What is stem cell therapy?
Stem cells are special cells capable of repairing damaged tissue and organs. Stem cell therapy involves injecting these cells as tissue transplants to heal some injuries and treat a few diseases.
Health clinics are promoting and using stem cell therapies for conditions, including joint injuries, torn tendons, arthritis, paralysis, diabetes, lupus, stroke, COPD, and sexual dysfunction.
There’s just one problem:
Numerous complications rule out the therapy to be a simple treatment. You see, not all stem cells are equal. Adult stem cells can be implanted only into the same organ tissue. Stems cells sourced from a liver can grow into liver cells only, etc.
Plus, it is costly.
Health insurance companies rarely cover the huge cost, which can go beyond 5 lac rupees.
Researchers found stem cells can regenerate the lost beta cells in the pancreas of people with diabetes. Basically, stem cell treatment involves healthy islet cell transplants from a donor pancreas to the diabetes patient. After this, new beta cells in the healthy pancreatic islets can make insulin to control and normalise blood sugar levels.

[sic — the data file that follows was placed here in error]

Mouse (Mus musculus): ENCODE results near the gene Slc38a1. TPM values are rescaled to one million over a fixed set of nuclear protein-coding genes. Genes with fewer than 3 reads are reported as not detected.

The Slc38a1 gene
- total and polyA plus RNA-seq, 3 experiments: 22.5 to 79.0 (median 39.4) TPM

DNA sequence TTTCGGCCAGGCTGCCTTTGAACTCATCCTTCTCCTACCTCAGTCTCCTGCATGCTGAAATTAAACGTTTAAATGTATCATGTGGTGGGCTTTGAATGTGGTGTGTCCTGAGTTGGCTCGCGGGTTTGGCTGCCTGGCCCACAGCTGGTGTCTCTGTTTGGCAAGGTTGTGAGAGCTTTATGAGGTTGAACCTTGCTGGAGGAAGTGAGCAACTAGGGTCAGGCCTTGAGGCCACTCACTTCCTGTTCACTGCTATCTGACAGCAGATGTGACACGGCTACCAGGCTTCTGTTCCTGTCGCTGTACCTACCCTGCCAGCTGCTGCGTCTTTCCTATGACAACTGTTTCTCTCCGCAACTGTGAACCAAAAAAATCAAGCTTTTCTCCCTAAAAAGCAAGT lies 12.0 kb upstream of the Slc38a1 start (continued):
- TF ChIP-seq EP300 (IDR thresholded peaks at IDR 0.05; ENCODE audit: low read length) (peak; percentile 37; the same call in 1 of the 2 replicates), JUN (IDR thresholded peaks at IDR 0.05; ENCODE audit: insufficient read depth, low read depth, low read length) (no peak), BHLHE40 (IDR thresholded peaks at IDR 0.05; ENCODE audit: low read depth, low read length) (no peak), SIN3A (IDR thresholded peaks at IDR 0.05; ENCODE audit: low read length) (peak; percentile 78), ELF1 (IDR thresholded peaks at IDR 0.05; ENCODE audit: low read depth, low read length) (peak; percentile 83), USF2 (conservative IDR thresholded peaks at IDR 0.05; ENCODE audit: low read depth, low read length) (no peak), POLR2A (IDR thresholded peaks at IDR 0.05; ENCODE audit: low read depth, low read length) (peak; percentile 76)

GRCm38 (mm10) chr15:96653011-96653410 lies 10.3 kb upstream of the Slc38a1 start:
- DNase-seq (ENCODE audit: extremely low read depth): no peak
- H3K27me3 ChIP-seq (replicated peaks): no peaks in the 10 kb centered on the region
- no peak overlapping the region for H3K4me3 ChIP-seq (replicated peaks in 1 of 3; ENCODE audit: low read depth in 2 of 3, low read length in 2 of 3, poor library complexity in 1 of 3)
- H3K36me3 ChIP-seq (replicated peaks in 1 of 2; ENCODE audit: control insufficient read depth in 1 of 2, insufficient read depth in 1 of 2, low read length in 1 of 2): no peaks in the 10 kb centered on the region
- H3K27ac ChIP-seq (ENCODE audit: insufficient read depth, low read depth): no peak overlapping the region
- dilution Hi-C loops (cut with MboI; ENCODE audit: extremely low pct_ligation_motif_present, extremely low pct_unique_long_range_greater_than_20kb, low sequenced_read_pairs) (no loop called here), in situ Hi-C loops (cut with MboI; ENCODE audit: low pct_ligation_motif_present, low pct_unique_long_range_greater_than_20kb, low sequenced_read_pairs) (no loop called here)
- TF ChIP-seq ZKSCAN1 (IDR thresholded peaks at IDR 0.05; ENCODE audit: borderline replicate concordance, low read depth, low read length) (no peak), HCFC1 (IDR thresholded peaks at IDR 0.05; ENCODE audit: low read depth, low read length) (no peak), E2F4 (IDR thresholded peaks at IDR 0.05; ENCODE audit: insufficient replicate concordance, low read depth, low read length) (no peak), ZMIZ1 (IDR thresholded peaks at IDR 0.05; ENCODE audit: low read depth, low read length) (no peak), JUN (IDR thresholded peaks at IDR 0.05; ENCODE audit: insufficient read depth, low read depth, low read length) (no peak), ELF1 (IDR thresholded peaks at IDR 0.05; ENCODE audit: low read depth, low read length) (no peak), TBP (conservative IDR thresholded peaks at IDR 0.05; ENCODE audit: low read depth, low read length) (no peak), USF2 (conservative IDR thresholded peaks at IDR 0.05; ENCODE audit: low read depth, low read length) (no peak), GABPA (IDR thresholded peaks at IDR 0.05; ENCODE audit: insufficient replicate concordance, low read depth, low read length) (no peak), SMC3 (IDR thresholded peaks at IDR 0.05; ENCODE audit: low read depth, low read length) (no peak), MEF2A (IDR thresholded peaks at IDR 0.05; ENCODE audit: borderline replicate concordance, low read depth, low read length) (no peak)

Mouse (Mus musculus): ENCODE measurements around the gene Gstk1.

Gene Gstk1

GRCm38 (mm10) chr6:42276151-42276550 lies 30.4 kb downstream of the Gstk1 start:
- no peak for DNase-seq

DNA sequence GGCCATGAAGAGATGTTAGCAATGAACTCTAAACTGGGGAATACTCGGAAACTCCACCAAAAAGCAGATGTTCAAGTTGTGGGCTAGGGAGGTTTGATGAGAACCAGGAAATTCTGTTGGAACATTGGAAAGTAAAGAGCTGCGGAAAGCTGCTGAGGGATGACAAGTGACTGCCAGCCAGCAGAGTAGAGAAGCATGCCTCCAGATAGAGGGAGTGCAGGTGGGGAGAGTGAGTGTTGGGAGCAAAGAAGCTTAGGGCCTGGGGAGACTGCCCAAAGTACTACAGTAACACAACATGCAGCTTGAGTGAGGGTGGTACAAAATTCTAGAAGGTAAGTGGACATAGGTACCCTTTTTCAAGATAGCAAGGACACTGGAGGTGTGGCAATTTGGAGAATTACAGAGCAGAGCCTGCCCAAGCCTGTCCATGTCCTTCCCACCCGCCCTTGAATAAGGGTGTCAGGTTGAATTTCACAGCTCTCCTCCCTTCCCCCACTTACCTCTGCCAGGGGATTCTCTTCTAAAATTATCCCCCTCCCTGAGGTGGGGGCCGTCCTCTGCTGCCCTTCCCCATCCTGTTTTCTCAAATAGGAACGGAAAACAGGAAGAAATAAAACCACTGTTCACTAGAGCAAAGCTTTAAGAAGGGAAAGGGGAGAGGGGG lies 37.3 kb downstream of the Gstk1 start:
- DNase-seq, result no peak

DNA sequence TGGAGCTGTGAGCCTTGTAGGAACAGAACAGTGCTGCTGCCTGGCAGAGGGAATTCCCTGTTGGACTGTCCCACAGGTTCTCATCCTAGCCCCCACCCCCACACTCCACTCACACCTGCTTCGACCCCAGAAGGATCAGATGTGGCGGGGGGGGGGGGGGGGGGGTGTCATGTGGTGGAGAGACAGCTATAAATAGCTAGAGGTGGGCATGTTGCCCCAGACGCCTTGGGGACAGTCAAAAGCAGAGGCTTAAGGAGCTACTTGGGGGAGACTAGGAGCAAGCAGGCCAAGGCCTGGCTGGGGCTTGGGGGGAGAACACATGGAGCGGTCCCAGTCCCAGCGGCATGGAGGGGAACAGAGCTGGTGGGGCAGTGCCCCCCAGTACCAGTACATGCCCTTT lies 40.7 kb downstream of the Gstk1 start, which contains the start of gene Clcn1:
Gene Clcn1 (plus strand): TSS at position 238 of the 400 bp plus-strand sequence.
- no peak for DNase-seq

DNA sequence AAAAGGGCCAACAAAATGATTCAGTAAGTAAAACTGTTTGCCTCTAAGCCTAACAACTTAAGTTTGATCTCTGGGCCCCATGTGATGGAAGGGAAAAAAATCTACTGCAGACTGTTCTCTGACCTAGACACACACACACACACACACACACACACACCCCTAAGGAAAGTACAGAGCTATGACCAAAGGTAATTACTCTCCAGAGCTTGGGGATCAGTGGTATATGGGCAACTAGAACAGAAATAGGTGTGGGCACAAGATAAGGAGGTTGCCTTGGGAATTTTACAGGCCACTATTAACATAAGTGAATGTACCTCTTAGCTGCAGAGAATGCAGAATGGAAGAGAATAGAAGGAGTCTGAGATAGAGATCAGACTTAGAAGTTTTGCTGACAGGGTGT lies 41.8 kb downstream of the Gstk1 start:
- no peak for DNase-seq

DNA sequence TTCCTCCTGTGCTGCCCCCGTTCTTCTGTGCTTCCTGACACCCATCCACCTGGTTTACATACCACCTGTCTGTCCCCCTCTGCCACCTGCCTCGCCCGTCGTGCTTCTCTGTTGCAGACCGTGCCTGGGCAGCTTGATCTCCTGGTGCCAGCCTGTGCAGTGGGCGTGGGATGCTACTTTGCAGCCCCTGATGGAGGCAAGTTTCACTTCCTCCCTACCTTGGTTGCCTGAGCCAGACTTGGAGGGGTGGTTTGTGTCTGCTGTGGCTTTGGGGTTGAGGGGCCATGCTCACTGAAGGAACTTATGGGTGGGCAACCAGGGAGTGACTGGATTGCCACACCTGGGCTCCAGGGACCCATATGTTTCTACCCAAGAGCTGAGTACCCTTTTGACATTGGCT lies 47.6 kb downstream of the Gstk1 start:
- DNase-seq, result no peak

Also, it is a long procedure!
Step 1: Qualification for Stem Cell Treatment
First, specialist doctors will make a detail medical assessment to check the eligibility of the patient for stem cell therapy. This includes a routine blood test, urine analysis, oral glucose tolerance test among the others.
Doctors conduct preoperative assessment like evaluating the medical history followed by counselling session. After successful completion of the assessments, a patient can be declared fit for stem cell therapy.
Step 2: Source of Extraction
The next step is for doctors to decide the best source of stem cell for the patient.
Sources of the stem cell for diabetes treatment include bone marrow, adipose tissue and embryo tissue. In some cases, doctors extract cells from multiple sources. Once the source is finalized, stem cells are collected and are sent to labs for processing.
Step 3: Laboratory Processing
The extracted samples are sent to a government-approved cGMP lab for processing, where the samples are enriched with the pure population of stem cell culture. Then they are tested for quality, purity and viability and certified by an Internationally Accredited Lab.
Step 4: Stem Cell Implantation
After the stem cells are enriched and ready to be injected back into the patient’s body, they are implanted by an intravenous or intra-arterial injection method.
Step 5: Post Treatment Care
Patients have to visit the doctor for an extended period. They also go for rehabilitation, such as physiotherapy and counselling to be healthy physically and mentally.
Who should consider stem cell diabetes treatment?
Researchers have found stem cell therapy to be more effective for type 1 diabetes because when the pancreas no longer can produce the hormone insulin which controls glucose metabolism.